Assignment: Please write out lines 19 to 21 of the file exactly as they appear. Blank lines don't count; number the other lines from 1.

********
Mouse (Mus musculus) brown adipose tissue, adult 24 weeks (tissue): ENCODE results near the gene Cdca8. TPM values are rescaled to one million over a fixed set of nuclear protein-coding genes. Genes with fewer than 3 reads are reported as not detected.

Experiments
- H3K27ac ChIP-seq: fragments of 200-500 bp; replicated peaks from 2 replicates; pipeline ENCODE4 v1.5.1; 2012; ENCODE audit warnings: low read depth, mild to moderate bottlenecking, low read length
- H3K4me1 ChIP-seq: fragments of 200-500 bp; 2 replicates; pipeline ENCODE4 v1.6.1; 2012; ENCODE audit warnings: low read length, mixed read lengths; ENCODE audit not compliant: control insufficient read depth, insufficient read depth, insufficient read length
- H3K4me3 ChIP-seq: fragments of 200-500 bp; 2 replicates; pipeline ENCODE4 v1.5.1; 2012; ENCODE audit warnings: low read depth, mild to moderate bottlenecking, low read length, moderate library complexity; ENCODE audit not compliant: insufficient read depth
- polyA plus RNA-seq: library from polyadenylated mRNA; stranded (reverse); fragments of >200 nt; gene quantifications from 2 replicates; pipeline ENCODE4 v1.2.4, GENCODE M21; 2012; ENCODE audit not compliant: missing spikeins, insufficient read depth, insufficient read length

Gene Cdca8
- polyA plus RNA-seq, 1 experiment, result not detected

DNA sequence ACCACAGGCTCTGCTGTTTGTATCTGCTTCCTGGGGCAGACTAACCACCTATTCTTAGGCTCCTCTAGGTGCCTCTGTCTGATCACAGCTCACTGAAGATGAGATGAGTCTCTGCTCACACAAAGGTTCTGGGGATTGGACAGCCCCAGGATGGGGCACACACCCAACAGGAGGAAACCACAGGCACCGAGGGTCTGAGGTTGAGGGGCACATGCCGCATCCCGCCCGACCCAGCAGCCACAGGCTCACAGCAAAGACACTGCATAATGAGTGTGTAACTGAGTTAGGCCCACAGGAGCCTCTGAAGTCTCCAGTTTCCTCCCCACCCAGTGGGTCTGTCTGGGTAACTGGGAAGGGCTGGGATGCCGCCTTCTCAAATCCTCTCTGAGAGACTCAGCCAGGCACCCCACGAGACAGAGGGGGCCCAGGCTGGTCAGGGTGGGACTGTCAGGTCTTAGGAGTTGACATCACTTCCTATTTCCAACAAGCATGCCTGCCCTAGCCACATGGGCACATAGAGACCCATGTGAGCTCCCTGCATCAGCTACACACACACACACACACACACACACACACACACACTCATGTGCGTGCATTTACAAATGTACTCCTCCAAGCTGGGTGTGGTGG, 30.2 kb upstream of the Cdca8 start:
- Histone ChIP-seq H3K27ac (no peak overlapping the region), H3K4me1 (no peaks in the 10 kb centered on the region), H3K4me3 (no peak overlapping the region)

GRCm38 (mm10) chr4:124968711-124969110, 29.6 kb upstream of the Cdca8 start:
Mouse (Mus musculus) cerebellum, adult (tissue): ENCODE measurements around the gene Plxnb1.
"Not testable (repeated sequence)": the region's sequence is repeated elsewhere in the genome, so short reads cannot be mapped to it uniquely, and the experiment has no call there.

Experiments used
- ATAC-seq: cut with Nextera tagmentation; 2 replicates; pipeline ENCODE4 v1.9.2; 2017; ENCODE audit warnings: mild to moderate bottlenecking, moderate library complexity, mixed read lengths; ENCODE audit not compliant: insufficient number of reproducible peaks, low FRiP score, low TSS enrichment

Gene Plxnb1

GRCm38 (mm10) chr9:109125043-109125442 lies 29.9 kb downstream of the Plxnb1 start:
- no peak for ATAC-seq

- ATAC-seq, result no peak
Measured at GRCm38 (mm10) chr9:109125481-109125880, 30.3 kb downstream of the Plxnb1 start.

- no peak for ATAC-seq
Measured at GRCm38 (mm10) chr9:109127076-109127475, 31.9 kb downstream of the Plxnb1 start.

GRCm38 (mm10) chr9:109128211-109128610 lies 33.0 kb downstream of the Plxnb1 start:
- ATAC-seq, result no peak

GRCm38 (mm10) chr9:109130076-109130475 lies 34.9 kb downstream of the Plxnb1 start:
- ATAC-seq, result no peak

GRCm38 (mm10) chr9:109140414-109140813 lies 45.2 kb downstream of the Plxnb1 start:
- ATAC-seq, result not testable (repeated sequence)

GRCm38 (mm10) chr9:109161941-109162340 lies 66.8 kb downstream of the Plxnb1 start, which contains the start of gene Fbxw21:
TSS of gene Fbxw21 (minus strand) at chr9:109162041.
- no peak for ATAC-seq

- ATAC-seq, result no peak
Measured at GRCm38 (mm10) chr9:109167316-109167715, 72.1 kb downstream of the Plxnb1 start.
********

- ATAC-seq, result no peak
Measured at GRCm38 (mm10) chr9:109125481-109125880, 30.3 kb downstream of the Plxnb1 start.

- no peak for ATAC-seq